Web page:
If M&A is the sound of legal love, play on
The head of the transaction team at a Big Four accountancy firm has offered hope to M&A lawyers that the worst is behind them.
“There has clearly been a lift in how people are feeling about growth generally,” said Graeme Browning (pictured), the managing partner of Transaction Advisory Services Oceania at Ernst & Young (EY). “That confidence then flows through to the way people are thinking about their businesses and the activity they will undertake.”
Browning spoke to Lawyers Weekly about the results of EY’s Capital Confidence Barometer, which were released yesterday (6 November).
In the report, he said it was “time for companies to stop thinking and start acting”, making the point that Australian companies have been sitting on their cash for too long now.
“Australian companies have been too slow and cautious to move,” he said, pointing out that despite the global economic firestorms over the past three to four years, Australian companies were well capitalised throughout the whole period.
“I don’t think there is a reason to continue to delay. Now is the time to move or, frankly, they will be left behind by their global competitors.”
EY spoke to around 150 executives in Australia and New Zealand as part of a global survey of 1600 executives undertaken in September.
The Australasian results (Australia and New Zealand) showed that 72 per cent of respondents are confident about local economic growth, up from 42 per cent 12 months ago. More than two thirds of respondents (70%) said that their focus is on growth, with such positive sentiment almost double (37%) that of October 2012.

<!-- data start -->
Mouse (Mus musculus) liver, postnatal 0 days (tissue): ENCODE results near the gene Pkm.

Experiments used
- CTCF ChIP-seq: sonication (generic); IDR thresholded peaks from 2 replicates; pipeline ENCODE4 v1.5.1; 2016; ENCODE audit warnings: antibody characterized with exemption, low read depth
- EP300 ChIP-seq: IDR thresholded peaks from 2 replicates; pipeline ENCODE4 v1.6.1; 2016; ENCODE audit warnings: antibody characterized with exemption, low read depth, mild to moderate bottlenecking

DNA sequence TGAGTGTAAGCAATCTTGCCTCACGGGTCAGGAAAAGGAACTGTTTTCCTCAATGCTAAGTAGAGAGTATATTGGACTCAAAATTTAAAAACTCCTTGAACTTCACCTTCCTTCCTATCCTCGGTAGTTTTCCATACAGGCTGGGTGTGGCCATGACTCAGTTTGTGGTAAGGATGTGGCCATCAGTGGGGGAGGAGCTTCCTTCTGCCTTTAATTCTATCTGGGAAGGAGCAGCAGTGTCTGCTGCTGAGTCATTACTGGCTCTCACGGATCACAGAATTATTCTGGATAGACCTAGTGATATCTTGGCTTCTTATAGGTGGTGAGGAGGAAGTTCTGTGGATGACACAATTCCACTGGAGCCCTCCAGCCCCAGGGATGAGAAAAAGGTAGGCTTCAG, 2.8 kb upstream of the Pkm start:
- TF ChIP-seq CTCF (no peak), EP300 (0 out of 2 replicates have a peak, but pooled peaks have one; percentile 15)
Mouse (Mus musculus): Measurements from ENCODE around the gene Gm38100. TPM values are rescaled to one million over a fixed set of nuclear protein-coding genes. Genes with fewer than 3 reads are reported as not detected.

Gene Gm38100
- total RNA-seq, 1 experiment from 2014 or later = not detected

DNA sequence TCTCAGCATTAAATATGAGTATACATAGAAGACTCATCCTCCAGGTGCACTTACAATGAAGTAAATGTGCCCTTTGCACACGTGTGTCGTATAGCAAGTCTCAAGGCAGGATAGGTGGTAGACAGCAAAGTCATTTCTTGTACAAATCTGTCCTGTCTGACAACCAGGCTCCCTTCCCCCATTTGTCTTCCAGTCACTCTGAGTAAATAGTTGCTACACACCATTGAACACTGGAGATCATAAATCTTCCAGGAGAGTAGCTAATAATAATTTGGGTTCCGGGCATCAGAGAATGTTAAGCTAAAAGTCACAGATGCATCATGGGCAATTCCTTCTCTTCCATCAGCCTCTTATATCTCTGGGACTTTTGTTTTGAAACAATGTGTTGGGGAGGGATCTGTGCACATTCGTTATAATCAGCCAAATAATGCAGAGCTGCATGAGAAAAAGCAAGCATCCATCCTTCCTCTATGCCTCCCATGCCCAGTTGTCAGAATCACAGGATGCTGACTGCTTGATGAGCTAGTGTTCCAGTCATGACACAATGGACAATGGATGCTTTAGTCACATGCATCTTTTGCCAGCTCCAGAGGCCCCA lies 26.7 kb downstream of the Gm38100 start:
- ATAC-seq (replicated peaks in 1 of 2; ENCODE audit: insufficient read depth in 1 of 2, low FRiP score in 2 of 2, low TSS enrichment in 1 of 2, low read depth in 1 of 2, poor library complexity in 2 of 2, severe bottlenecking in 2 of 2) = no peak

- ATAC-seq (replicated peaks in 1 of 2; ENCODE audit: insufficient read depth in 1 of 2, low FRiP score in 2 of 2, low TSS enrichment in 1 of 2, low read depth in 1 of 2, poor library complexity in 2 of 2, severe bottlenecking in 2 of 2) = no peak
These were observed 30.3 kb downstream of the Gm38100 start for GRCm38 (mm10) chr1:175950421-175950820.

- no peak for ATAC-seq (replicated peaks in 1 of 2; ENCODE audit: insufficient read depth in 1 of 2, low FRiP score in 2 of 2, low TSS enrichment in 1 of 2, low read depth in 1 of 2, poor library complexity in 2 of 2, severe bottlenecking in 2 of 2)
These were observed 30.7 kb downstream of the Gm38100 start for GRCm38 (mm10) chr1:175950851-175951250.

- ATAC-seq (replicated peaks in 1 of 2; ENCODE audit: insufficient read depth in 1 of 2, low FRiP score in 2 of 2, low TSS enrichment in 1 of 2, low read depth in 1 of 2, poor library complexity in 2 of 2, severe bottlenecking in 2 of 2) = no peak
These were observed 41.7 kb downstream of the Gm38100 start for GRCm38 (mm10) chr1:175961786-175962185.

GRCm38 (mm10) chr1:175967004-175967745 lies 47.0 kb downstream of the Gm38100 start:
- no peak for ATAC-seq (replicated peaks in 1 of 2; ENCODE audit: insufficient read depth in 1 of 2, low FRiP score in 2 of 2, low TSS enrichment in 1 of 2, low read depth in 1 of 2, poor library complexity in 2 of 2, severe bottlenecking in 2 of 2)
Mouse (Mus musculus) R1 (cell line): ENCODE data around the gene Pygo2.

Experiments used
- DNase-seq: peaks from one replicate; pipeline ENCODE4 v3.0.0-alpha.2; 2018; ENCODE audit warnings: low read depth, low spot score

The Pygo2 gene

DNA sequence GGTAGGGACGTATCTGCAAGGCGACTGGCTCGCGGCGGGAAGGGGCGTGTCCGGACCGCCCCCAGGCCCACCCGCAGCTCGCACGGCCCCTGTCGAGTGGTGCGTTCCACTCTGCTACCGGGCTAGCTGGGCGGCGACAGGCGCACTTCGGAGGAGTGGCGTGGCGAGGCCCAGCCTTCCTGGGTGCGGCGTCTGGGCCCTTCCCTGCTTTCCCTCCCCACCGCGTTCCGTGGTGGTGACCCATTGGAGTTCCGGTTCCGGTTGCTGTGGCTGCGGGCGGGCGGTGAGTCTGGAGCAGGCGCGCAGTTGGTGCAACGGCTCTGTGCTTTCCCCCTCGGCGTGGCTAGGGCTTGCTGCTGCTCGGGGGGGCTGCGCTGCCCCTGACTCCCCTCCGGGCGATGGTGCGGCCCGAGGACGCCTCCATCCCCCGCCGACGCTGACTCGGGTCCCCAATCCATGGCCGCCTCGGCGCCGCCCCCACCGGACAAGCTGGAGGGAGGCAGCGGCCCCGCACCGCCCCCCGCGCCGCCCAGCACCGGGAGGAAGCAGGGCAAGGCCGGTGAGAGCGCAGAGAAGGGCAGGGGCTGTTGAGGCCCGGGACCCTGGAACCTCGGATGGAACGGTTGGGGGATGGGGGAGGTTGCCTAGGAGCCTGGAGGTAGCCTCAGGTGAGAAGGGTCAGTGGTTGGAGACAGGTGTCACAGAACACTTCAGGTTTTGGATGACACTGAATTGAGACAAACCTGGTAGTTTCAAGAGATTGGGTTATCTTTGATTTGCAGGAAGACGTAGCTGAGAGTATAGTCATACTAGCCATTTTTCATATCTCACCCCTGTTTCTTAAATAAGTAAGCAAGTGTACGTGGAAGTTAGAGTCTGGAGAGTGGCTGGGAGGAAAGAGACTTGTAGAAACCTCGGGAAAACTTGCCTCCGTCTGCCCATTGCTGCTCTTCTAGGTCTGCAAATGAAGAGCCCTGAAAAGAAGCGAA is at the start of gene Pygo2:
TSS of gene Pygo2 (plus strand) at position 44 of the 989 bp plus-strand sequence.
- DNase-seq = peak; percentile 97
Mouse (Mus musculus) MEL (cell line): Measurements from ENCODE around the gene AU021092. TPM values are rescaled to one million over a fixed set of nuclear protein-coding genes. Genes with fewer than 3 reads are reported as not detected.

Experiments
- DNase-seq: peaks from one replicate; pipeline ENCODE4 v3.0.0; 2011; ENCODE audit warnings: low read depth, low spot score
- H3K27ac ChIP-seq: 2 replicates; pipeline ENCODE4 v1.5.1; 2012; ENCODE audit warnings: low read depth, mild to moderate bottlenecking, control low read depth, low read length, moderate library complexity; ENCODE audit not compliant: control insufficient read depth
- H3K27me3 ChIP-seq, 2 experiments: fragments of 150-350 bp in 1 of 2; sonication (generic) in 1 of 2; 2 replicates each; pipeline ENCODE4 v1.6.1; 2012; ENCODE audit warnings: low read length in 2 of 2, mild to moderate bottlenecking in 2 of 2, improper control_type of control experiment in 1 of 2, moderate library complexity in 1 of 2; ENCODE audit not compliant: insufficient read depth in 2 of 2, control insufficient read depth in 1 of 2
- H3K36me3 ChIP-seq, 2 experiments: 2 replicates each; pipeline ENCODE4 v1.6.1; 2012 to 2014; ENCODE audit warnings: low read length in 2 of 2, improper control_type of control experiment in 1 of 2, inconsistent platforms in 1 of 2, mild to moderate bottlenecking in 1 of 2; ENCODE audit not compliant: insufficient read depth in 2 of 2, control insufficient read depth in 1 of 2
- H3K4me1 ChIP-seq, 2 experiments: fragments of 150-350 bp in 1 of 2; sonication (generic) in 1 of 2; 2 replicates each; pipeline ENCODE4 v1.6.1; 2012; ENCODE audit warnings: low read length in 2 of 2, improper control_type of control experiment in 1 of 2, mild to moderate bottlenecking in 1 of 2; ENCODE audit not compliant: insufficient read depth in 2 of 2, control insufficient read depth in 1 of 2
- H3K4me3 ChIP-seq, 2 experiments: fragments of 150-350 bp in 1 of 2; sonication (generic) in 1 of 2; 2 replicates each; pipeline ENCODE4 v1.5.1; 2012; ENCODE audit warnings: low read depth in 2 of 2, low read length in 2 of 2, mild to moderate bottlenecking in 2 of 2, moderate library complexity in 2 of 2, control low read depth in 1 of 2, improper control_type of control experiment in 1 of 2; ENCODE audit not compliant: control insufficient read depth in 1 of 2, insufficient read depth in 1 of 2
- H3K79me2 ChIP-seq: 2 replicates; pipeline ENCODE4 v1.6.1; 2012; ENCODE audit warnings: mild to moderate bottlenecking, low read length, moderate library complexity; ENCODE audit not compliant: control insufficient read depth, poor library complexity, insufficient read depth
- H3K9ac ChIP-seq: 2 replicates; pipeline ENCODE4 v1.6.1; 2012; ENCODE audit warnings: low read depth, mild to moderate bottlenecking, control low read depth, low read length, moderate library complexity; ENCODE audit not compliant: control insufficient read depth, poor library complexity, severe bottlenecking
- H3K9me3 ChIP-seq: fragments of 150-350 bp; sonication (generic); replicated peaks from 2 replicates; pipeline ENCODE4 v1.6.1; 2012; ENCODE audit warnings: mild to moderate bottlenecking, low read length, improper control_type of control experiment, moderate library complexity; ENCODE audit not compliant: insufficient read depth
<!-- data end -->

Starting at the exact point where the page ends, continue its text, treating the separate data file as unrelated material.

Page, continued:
“That is a big jump in a 12-month period,” said Browning, stating that EY research indicates that market sentiment bottomed out in around October 2012.
With the survey straddling the election, Browning was careful not to attribute too much of the lift in sentiment to specific Coalition policies.
However, he said it was clear the perception of the new Government as being friendly to business had lifted market confidence.
“From my own conversations people are pleased about a greater sense of political certainty around policy and stability,” he said. “They are really very important ingredients for confidence to invest.”
Five prominent law firm partners expressed similar sentiments to Lawyers Weekly as part of the Burrows Legal video series in late September.
“Clients are now looking to invest,” said Gadens partner Paul Armstrong. “They are looking to increase their working capital and increase their opportunities.”
Canada a better bet than Australia
The results of the global survey found that India topped the list of the top investment destinations globally. Brazil, China, Canada and the US rounded out the top five.
Browning said he was surprised to see Canada in the top five, and its listing provided some salutary lessons for Australia, which squeaked into the top 20 in 19th place.
“There are many similarities between the Canadian and Australian market,” said Browning. “The challenge for Australian policy makers and companies is to make sure Australia is an attractive investment destination.”